Country Reports on Terrorism 2012 - Paraguay
|Publisher||United States Department of State|
|Publication Date||30 May 2013|
|Cite as||United States Department of State, Country Reports on Terrorism 2012 - Paraguay, 30 May 2013, available at: http://www.refworld.org/docid/51a86e763a.html [accessed 25 September 2016]|
|Disclaimer||This is not a UNHCR publication. UNHCR is not responsible for, nor does it necessarily endorse, its content. Any views expressed are solely those of the author or publisher and do not necessarily reflect those of UNHCR, the United Nations or its Member States.|
Overview: Since June 22, when President Fernando Lugo was impeached and Federico Franco took office, the Government of Paraguay has more aggressively charged and arrested individuals under counterterrorism laws created in 2010 and 2011; however, successful prosecutions remained elusive. Paraguay continued to be hampered by ineffective immigration, customs, and law enforcement controls along its porous borders, particularly the Tri-Border Area (TBA) with Argentina and Brazil. Limited resources, sporadic interagency cooperation, and corruption within customs, the police, the public ministry, and the judicial sector impeded Paraguay's law enforcement initiatives throughout the country. Paraguay faced continued activity by an internal insurgent group, which resulted in public demands for governmental response and kept terrorism in the policy forefront throughout the year.
The United States provided training to improve law enforcement counterterrorism capabilities through the Department of State's Antiterrorism Assistance program. In addition, through much of 2012, DHS officers were seconded to Paraguay to enhance Paraguay's border controls.
2012 Terrorist Incidents: Since 2008, the leftist Paraguayan People's Army (EPP) has been active in the northern departments of Paraguay abutting the Brazilian border. The EPP proclaims itself as dedicated to a socialist revolution in Paraguay and may have tenuous links to the Revolutionary Armed Forces in Colombia. Membership statistics for the EPP are difficult to establish, but it is believed to be a small, decentralized group operating mainly in Concepción Department. Estimates of membership range from 20-100 members. It engaged in kidnappings, placement of explosive devices, and multiple shootouts with the police and military. The following activities are believed to have been perpetrated by the EPP in 2012:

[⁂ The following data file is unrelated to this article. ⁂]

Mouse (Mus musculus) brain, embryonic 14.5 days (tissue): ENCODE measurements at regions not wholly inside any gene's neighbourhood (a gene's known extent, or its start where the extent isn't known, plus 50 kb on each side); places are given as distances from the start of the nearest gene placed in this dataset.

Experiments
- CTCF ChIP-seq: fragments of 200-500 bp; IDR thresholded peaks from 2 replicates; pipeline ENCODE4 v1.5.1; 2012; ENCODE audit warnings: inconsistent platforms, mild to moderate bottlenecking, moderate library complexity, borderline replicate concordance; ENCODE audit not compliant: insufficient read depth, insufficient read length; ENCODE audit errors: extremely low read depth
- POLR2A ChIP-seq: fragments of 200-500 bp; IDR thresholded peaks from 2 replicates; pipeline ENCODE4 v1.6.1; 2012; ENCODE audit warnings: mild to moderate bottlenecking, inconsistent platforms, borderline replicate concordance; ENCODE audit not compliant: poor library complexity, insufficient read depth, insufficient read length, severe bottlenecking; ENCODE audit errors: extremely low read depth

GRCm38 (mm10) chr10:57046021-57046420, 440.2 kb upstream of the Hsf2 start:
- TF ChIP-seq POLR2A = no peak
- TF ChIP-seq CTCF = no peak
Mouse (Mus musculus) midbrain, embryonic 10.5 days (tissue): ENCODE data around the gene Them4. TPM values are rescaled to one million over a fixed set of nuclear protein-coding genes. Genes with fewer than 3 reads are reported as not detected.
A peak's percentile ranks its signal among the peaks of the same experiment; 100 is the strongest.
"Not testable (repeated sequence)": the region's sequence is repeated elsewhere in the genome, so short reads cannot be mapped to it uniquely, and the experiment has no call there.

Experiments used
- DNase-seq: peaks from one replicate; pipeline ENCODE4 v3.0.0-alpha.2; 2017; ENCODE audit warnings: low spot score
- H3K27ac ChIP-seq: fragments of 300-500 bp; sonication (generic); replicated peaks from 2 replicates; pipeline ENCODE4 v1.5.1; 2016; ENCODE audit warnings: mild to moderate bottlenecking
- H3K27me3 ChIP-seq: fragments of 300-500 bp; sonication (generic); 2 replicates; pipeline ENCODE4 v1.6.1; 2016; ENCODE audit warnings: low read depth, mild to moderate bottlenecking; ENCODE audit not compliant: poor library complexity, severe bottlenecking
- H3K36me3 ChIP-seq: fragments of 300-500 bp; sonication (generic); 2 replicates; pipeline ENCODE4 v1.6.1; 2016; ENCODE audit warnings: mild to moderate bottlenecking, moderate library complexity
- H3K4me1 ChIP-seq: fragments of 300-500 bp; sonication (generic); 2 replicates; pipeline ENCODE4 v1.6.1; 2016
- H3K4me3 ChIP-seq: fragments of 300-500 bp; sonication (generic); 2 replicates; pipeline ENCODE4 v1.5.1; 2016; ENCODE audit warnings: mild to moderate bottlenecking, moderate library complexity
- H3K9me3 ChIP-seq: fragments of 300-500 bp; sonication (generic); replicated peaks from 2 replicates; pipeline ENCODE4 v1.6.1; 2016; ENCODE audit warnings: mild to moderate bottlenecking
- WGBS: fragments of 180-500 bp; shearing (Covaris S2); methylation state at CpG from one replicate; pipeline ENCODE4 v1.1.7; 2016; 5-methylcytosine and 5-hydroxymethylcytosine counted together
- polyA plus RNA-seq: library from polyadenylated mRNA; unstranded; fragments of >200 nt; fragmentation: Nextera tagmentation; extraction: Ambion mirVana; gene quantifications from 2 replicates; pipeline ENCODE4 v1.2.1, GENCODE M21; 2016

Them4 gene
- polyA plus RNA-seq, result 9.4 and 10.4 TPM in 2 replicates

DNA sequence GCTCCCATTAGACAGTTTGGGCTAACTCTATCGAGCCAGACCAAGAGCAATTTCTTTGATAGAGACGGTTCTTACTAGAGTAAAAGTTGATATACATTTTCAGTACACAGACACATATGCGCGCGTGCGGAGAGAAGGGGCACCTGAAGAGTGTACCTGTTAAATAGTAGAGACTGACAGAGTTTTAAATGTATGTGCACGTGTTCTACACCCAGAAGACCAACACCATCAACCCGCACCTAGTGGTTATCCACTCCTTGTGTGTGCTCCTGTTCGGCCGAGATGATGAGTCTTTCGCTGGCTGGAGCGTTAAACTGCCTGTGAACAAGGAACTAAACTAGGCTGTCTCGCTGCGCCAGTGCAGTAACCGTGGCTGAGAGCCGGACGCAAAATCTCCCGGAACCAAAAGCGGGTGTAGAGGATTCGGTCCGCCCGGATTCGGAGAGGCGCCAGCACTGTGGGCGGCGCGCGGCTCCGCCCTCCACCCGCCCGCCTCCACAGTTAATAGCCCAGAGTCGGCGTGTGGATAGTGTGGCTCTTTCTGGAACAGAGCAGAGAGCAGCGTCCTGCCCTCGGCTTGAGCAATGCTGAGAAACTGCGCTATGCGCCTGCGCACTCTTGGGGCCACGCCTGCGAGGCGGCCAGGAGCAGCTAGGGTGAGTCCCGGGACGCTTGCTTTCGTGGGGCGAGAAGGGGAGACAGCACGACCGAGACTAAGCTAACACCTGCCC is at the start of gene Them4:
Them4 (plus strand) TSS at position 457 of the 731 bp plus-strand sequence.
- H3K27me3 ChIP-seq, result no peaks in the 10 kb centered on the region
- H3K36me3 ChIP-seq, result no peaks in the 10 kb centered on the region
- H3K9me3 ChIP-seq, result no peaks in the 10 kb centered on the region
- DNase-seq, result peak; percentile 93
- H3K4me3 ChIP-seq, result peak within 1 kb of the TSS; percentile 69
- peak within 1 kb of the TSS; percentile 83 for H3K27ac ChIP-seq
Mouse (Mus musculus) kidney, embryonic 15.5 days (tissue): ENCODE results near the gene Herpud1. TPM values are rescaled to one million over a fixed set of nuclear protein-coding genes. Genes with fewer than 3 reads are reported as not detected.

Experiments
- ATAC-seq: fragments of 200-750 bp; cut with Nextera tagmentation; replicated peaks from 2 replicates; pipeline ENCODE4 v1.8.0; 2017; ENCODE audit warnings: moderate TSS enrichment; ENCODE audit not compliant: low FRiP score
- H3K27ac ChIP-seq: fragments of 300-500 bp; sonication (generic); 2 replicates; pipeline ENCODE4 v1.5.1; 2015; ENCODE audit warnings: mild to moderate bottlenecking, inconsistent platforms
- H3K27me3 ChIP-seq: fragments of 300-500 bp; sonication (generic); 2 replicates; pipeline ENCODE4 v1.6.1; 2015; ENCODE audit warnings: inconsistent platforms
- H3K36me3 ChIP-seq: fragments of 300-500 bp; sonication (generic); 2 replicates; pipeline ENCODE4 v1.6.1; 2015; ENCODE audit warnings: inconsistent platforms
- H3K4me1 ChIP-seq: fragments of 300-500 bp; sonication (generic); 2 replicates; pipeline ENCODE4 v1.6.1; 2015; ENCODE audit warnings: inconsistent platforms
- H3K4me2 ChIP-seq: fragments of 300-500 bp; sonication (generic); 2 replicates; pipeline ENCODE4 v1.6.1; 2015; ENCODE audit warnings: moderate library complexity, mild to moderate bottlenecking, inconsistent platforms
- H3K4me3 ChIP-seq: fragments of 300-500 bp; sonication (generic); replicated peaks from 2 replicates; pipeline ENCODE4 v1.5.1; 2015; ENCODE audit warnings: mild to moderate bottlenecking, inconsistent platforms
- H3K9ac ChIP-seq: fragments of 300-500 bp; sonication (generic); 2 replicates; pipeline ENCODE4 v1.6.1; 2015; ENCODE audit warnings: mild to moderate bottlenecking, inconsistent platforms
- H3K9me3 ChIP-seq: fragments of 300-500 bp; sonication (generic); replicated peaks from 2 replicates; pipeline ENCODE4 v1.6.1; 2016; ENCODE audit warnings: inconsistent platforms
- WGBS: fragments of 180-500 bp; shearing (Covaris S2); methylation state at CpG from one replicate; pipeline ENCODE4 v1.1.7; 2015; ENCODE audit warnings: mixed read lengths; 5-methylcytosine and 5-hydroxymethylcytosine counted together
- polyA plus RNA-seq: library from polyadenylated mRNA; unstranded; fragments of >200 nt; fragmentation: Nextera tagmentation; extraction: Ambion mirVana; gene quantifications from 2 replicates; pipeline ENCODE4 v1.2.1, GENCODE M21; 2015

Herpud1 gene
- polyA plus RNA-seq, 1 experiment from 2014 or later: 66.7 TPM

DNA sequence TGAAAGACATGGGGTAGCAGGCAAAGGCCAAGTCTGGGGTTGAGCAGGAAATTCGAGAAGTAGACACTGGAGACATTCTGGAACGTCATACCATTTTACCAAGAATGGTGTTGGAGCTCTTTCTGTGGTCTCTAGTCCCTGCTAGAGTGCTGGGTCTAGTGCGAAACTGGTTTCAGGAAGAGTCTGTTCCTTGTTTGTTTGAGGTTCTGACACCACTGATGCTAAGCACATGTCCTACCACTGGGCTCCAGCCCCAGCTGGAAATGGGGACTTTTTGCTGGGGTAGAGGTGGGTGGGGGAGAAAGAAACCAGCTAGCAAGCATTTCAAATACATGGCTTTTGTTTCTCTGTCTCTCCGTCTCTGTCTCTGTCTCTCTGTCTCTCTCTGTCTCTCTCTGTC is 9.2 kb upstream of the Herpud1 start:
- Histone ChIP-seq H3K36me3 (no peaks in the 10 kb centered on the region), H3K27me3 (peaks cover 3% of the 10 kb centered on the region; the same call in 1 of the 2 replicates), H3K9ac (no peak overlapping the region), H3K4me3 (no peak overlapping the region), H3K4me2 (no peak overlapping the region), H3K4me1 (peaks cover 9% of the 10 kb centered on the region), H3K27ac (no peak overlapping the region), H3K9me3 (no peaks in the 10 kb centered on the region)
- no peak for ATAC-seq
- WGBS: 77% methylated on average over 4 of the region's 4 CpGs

On March 4 and 8, two private estates were attacked and burned in Concepcion Department. A guard was injured in the March 4 attack.
On May 17, the 19 year-old son of a Brazilian politician from a border town near Capitan Bado was the victim of an attempted kidnapping. The man and his security guard escaped.
On July 30, in Yby Yau, three armed men attacked a ranch, shot the water tank and the power transformer, and left behind a threatening note that identified them as members of the EPP.
On August 31, in Paso Tuja and Kuruzu de Hierro, Concepción Department, alleged EPP members burned two soy plantations and left behind a threatening note.
On September 5, in Azotey, an alleged group of EPP members shot and killed the aunt of an EPP member and then exploded a device inside her mouth. The same day and approximately one kilometer away, another group of men shot at a police post from a moving vehicle, wounding two police officers. One police officer died of his wounds days later.
On October 4, two people identified as EPP members attacked a private radio station with two explosive devices in Horqueta. Two radio station operators were unharmed; however, the media facilities sustained damage.
On October 12 in the vicinity of Horqueta, alleged EPP members unsuccessfully attempted to bring down an electrical high-tension power line with improvised explosive devices placed at the bottom of the tower.
Legislation, Law Enforcement, and Border Security: Limited steps were undertaken specifically to address border security issues, particularly with respect to the large and generally unprotected borders with Argentina and Brazil. There were upgrades made at the Silvio Pettirossi Airport in Asuncion to improve immigration controls. The Franco government more aggressively countered EPP threats.
Following the September 5 killing of an alleged police informant, the Public Ministry issued two arrest warrants for the perpetrators and charged them under the 2010 counterterrorism laws, the first time Paraguay used this law.
Countering Terrorist Finance: Paraguay is a member of the Financial Action Task Force of South America against Money Laundering, a Financial Action Task Force-type regional body. In 2012, there were four arrests under the terrorist financing law. In October, the National Police arrested Ruben Dario Lopez Fernandez, who is believed to be an EPP logistician. Lopez also had an outstanding arrest warrant for his arrest on charges of terrorist financing. As of year's end, there were no convictions for terrorist financing cases. For further information on money laundering and financial crimes, we refer you to the 2013 International Narcotics Control Strategy Report (INCSR), Volume 2, Money Laundering and Financial Crimes: http://www.state.gov/j/inl/rls/nrcrpt/index.htm.
Regional and International Cooperation: Brazil is Paraguay's strongest regional partner in counterterrorism and law enforcement activities, and the two countries cooperated on security initiatives. Paraguay also collaborated with Mercosur and Union of South American Nations partners in border protection initiatives, regional exchanges, and discussions on counterterrorism and law enforcement projects. While bilateral and multilateral relations between Paraguay and its neighbors stalled following Lugo's impeachment, counterterrorism efforts continued.